• [0057]
    The tenacity of the resulting fiber is from 37 to 39 g/d and the initial tensile modulus is 1250 to 1300 g/d.
  • [0058]
    It can be seen that the heating apparatus employed in Example 2 and operated in a manner of Example 2 provides fibers of higher tenacity and modulus than the fibers of the oven configuration of Example 1. Also, the line speed of Example 2 is significantly higher than in Example 1 so that there is an increase in the productivity of the process.
  • [0059]
    It can be seen that the present invention provides an apparatus and method for forming drawn ultrahigh molecular weight polyolefin fibers and yarns, such as polyethylene fibers and yarns, in a cost-effective and operationally friendly manner. The resultant yarns have the desirable properties to be useful in a variety of demanding applications.
  • [0060]
    Having thus described the invention in rather full detail, it will be understood that such detail need not be strictly adhered to but that further changes and modifications may suggest themselves to one skilled in the art, all falling within the scope of the invention as defined by the subjoined claims.

Claims (31)

1. A heating apparatus useful for drawing ultrahigh molecular weight polyolefin fibers, said heating apparatus comprising:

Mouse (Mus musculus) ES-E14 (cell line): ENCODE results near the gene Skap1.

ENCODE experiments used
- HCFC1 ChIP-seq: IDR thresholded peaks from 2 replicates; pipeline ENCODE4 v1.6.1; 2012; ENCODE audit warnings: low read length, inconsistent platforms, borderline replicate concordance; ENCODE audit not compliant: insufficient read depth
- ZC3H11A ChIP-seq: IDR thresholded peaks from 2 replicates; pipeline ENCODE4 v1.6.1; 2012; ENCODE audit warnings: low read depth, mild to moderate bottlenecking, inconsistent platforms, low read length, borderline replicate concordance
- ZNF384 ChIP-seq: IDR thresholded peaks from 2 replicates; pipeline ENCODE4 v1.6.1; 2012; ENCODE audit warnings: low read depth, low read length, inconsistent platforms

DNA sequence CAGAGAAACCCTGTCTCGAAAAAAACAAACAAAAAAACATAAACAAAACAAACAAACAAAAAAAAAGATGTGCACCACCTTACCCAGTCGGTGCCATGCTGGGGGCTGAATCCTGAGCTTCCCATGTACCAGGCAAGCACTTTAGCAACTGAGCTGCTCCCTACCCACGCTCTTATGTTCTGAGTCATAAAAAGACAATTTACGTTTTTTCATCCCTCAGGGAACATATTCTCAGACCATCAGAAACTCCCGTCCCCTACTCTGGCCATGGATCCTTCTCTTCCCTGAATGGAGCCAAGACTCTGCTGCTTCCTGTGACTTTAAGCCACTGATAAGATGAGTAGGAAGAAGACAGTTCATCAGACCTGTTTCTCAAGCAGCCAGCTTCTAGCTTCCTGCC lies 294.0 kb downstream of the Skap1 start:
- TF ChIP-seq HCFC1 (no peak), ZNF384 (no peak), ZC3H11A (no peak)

a first set of rolls;
a plurality of aligned ovens, said plurality of ovens having one end adjacent to said first set of rolls and an opposite end; and
a second set of rolls adjacent to said opposite end of said plurality of ovens, said first and second set of rolls being adapted to provide the desired drawing of said polyolefin fibers.
2. The heating apparatus of claim 1 wherein said fibers comprise ultrahigh molecular weight polyethylene fibers.
3. The heating apparatus of claim 1 wherein only a portion of said first set of rolls are heated.
4. The heating apparatus of claim 1 wherein said ovens are hot air circulating ovens.
5. The heating apparatus of claim 1 comprising at least four horizontally aligned ovens.
6. The heating apparatus of claim 1 comprising at least six horizontally aligned ovens.
7. The heating apparatus of claim 1 wherein said fibers are drawn in said heating apparatus in one stage.
8. The heating apparatus of claim 2 wherein each of said first set and said second set of rolls comprises 7 rolls.
9. The heating apparatus of claim 2 wherein each of said first set and said second set of rolls comprises 9 rolls.
10. The heating apparatus of claim 1 including means for transporting said fibers through said ovens in an approximate straight line.
11. The heating apparatus of claim 1 wherein said first and second sets of rolls comprise the only rolls in said heating apparatus.
12. A process for drawing ultrahigh molecular weight polyolefin fibers, said process comprising passing said fibers through a heating apparatus, said heating apparatus comprising: